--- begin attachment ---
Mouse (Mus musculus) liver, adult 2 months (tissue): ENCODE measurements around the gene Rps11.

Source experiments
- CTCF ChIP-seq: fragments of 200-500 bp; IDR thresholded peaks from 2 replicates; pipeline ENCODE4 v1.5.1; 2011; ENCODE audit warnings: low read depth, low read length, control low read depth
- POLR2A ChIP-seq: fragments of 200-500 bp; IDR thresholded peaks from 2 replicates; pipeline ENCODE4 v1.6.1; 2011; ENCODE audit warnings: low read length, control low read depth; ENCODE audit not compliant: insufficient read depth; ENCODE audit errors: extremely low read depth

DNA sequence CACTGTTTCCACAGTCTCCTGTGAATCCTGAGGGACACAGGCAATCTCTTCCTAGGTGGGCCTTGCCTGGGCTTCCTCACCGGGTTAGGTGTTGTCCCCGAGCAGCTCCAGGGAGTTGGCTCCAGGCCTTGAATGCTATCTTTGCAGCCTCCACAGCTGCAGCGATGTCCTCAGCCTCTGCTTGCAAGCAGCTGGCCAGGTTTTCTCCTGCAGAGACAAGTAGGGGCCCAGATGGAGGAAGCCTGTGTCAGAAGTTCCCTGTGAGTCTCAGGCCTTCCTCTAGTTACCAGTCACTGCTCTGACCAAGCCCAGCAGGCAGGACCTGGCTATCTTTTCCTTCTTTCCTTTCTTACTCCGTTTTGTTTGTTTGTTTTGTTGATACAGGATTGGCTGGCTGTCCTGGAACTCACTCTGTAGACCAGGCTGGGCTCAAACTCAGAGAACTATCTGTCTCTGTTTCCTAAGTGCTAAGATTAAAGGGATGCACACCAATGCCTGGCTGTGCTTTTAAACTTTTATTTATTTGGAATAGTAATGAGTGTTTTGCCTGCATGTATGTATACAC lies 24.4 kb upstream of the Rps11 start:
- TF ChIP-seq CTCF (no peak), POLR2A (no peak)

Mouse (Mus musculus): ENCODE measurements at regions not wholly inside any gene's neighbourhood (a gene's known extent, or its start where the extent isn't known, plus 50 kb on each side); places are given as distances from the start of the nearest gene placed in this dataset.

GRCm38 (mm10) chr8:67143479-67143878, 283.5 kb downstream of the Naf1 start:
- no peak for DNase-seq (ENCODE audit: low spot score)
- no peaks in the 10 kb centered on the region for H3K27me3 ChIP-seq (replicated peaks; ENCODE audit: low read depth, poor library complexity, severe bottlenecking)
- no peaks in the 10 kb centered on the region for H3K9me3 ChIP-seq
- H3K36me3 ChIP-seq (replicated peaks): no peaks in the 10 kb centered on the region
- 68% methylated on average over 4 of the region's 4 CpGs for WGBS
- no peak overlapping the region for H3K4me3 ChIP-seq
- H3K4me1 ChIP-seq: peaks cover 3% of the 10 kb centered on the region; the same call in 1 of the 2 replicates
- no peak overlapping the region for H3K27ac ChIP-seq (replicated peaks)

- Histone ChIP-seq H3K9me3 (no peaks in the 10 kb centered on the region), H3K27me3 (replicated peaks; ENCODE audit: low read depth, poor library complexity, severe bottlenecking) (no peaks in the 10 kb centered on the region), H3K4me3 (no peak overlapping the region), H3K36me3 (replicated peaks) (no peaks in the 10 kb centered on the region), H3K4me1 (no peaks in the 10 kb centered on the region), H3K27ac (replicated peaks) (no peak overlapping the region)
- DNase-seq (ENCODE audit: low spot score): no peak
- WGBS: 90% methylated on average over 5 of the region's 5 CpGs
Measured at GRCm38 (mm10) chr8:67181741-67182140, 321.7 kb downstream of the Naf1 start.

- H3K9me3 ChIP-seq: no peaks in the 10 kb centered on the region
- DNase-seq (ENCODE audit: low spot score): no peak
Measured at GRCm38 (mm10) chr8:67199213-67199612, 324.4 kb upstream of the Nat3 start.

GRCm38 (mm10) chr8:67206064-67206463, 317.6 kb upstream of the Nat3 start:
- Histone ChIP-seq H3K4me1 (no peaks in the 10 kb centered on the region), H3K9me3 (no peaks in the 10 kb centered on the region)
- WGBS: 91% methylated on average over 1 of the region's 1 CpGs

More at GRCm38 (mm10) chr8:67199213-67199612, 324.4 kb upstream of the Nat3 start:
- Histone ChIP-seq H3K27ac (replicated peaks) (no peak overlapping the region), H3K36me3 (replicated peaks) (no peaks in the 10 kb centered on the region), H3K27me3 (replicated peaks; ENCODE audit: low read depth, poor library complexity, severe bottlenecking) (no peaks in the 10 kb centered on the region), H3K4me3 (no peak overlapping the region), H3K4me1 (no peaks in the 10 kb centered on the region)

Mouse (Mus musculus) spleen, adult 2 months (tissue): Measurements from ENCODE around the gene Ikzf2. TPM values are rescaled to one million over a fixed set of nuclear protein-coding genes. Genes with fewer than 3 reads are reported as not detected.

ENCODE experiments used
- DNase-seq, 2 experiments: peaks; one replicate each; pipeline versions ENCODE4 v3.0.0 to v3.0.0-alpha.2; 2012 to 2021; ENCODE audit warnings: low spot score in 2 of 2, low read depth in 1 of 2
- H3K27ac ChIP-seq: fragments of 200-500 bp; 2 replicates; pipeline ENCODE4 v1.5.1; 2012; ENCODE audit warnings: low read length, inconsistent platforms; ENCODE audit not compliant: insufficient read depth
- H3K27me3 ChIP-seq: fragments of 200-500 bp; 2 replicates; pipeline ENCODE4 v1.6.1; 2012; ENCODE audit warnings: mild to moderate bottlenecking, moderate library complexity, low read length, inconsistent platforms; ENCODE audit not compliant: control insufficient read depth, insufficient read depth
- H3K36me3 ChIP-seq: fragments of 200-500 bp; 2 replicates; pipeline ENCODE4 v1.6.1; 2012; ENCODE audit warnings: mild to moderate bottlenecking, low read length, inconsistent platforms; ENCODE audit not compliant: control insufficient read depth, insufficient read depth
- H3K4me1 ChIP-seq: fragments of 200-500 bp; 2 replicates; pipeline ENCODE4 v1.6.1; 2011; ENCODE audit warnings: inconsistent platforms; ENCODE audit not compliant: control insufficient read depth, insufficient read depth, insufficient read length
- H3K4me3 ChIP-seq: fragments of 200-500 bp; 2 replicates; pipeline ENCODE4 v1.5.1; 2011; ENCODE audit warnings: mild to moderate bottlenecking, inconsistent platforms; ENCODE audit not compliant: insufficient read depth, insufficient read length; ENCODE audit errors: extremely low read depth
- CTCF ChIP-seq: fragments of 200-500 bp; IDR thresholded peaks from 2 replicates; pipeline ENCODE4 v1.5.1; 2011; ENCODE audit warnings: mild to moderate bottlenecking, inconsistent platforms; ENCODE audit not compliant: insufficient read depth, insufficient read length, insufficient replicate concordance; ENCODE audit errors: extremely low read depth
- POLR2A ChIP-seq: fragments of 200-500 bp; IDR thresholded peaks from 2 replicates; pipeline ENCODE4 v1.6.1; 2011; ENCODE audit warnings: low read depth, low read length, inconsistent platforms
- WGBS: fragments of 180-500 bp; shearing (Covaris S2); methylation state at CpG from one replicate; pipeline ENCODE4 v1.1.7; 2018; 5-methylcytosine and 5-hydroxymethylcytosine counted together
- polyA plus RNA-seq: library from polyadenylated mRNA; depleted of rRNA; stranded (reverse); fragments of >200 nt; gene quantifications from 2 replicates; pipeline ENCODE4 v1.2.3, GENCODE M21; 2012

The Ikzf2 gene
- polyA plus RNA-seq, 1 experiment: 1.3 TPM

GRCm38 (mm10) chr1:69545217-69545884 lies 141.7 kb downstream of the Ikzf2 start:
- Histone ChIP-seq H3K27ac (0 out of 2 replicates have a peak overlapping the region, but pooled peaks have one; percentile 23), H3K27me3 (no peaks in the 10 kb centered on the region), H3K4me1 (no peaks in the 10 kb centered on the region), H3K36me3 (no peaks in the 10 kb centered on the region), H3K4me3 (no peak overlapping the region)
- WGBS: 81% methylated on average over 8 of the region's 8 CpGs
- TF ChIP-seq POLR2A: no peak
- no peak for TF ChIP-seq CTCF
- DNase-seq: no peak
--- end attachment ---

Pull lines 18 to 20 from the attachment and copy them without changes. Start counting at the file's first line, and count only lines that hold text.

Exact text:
- DNase-seq (ENCODE audit: low spot score): no peak
- WGBS: 90% methylated on average over 5 of the region's 5 CpGs
Measured at GRCm38 (mm10) chr8:67181741-67182140, 321.7 kb downstream of the Naf1 start.